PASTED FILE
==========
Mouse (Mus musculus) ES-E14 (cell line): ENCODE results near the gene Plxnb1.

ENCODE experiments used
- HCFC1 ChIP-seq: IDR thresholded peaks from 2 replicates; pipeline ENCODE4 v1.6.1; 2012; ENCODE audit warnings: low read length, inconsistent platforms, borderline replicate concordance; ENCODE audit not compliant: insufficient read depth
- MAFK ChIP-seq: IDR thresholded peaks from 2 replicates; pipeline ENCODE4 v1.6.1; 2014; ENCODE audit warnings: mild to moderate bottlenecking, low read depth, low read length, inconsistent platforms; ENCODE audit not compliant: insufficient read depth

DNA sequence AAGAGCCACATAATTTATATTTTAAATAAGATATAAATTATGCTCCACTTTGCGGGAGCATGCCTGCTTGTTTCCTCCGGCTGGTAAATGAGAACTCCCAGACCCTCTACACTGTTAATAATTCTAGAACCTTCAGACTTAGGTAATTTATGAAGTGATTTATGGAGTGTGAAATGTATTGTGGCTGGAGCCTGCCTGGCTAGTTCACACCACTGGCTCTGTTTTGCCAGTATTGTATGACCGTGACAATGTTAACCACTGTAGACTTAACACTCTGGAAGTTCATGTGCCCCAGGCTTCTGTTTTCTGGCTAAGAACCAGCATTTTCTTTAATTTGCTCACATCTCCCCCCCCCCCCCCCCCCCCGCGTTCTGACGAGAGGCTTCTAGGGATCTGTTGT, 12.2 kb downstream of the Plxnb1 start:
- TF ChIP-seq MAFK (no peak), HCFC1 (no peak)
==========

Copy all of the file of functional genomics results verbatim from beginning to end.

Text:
Mouse (Mus musculus) ES-E14 (cell line): ENCODE results near the gene Plxnb1.

ENCODE experiments used
- HCFC1 ChIP-seq: IDR thresholded peaks from 2 replicates; pipeline ENCODE4 v1.6.1; 2012; ENCODE audit warnings: low read length, inconsistent platforms, borderline replicate concordance; ENCODE audit not compliant: insufficient read depth
- MAFK ChIP-seq: IDR thresholded peaks from 2 replicates; pipeline ENCODE4 v1.6.1; 2014; ENCODE audit warnings: mild to moderate bottlenecking, low read depth, low read length, inconsistent platforms; ENCODE audit not compliant: insufficient read depth

DNA sequence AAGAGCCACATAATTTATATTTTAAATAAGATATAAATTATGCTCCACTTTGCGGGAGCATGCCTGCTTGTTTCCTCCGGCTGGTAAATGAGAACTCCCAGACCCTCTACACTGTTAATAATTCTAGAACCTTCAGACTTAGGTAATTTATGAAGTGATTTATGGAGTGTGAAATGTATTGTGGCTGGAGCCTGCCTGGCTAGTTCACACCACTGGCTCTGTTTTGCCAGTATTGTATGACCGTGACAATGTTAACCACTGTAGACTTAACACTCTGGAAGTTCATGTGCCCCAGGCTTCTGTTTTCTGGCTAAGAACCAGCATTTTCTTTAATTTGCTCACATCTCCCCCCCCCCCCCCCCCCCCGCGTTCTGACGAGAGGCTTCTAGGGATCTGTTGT, 12.2 kb downstream of the Plxnb1 start:
- TF ChIP-seq MAFK (no peak), HCFC1 (no peak)